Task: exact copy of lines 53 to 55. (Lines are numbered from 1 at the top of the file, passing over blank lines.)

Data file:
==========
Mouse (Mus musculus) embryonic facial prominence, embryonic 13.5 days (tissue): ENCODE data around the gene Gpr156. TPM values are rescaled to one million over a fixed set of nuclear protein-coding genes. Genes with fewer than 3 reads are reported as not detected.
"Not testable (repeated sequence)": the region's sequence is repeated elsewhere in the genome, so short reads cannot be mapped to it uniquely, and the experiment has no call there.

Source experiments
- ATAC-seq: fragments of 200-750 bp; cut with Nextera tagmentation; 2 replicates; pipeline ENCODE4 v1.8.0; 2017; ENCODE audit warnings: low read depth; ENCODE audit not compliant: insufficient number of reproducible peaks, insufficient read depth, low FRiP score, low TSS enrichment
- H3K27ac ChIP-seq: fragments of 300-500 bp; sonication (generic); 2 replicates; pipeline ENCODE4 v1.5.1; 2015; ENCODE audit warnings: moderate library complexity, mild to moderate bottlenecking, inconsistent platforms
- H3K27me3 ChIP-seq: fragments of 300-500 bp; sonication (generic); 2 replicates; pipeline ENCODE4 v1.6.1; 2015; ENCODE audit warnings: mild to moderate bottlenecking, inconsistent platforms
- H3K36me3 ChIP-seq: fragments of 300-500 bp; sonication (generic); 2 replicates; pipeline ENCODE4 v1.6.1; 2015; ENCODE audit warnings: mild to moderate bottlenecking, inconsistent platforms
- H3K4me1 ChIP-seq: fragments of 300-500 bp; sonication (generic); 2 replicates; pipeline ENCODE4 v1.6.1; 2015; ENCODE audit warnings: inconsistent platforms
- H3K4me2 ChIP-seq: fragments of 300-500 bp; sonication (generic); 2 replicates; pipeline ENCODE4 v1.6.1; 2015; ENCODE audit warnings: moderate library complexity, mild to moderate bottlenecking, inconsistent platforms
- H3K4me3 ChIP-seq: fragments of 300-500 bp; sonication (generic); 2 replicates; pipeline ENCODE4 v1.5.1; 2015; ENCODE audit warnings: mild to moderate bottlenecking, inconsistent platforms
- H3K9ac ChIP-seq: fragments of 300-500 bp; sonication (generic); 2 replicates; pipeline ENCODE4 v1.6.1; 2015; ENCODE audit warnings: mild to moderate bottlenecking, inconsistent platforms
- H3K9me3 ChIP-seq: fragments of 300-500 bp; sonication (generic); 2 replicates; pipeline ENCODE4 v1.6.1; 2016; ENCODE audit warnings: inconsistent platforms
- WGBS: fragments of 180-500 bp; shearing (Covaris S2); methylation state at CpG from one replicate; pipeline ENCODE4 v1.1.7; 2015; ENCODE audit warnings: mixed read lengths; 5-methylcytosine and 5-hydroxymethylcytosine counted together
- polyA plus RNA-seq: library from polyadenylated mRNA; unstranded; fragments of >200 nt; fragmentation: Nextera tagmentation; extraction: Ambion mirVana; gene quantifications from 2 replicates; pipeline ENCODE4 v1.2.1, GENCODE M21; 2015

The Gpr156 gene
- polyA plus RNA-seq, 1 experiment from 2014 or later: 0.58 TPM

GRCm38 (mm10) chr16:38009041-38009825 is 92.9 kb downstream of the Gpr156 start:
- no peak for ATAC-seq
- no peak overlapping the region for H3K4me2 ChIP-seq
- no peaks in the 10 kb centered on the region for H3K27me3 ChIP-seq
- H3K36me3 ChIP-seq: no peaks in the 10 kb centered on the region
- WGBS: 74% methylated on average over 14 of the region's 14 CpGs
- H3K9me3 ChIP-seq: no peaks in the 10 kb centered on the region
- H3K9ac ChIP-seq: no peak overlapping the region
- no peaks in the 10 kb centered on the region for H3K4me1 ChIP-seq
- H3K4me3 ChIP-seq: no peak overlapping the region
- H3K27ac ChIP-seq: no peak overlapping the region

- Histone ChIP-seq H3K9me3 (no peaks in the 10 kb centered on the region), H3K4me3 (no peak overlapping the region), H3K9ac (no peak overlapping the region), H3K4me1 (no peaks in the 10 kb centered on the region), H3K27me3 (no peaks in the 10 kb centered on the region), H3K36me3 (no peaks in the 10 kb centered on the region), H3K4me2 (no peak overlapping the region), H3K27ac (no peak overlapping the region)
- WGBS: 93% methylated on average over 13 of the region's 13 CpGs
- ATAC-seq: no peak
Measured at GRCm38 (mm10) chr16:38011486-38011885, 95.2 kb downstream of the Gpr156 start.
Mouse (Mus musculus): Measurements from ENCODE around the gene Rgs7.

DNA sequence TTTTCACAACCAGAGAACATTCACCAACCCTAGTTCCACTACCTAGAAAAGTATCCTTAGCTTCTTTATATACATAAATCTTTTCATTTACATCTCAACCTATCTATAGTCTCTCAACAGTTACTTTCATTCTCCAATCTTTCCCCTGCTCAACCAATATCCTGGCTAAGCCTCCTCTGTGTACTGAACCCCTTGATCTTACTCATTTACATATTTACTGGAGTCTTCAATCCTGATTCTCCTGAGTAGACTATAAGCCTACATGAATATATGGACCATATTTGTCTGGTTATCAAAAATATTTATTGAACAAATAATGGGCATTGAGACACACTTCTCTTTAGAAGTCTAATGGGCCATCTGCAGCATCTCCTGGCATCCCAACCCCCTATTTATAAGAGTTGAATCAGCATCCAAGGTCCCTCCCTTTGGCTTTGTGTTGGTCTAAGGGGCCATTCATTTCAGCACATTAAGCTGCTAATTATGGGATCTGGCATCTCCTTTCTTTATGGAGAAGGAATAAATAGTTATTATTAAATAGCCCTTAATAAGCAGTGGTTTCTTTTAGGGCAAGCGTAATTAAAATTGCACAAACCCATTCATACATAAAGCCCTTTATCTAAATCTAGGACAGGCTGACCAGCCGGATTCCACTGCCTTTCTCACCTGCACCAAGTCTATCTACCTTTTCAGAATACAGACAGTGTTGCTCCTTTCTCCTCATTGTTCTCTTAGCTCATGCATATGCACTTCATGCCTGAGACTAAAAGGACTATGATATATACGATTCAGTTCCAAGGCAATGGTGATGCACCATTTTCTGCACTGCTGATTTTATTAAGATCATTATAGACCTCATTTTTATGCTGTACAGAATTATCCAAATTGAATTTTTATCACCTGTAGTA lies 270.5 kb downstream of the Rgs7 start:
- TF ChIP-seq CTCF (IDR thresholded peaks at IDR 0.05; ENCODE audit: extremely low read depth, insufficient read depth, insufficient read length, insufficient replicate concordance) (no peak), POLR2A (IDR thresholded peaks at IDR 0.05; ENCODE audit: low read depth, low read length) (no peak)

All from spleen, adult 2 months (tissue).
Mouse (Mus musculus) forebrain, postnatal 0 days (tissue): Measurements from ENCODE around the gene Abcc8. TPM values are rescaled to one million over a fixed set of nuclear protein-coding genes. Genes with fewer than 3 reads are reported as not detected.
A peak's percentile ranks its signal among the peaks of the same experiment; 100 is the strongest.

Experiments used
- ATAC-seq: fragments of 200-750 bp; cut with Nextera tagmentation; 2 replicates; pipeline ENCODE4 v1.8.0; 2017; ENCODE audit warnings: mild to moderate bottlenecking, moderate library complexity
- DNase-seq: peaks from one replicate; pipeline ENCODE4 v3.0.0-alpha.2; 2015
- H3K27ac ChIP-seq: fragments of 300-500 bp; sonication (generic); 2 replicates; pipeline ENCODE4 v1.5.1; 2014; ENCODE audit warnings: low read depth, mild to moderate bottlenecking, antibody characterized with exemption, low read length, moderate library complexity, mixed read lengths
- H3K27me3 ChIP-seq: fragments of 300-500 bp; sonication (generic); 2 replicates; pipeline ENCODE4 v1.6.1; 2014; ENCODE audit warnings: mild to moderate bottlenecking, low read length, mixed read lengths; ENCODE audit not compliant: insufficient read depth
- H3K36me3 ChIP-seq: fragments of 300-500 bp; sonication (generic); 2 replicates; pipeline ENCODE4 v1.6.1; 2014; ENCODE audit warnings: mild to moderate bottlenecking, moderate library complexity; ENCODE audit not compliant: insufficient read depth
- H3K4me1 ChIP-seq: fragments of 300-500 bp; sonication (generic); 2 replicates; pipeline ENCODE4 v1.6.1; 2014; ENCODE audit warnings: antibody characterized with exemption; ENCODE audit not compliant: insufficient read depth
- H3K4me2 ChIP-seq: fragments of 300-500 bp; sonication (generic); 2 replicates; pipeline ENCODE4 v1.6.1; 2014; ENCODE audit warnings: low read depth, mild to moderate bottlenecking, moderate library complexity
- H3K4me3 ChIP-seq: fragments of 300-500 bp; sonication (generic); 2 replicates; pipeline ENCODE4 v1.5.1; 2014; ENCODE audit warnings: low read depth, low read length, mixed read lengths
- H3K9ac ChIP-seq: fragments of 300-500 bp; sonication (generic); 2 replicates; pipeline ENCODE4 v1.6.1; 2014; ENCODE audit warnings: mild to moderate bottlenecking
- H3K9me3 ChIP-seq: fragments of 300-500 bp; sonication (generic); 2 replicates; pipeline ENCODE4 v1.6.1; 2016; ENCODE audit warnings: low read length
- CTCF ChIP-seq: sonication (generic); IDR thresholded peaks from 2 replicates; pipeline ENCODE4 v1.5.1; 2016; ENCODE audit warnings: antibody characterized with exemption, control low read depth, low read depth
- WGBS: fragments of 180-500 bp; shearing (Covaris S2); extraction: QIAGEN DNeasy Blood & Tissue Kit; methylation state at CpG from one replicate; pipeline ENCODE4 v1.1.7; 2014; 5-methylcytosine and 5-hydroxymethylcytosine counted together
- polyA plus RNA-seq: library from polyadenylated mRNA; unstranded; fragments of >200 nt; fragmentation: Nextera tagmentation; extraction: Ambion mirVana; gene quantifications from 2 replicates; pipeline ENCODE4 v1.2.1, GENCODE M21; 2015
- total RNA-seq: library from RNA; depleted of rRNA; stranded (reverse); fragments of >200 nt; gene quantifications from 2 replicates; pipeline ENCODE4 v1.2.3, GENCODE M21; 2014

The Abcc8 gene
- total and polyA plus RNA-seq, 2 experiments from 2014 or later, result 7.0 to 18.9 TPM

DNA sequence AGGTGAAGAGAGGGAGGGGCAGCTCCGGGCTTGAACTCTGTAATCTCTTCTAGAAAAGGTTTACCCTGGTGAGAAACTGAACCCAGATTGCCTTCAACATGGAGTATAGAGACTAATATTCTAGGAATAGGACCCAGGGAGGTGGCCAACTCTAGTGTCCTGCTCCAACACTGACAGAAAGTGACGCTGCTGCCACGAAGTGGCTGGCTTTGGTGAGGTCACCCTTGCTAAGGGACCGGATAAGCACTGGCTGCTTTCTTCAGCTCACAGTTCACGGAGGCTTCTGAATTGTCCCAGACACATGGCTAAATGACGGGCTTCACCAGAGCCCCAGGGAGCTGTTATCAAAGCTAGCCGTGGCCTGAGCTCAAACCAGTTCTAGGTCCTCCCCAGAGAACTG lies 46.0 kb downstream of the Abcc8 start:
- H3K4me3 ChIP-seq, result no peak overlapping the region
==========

The Abcc8 gene
- total and polyA plus RNA-seq, 2 experiments from 2014 or later, result 7.0 to 18.9 TPM

DNA sequence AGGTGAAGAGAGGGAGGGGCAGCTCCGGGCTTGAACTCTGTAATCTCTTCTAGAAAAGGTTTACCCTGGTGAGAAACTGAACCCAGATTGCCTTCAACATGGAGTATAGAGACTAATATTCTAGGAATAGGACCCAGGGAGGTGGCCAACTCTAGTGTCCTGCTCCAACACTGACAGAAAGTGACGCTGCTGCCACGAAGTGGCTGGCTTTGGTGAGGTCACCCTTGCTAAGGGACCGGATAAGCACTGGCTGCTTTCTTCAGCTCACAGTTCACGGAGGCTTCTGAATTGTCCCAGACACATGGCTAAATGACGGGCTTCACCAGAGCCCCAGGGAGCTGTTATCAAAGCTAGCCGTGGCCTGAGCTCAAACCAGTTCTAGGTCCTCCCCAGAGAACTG lies 46.0 kb downstream of the Abcc8 start: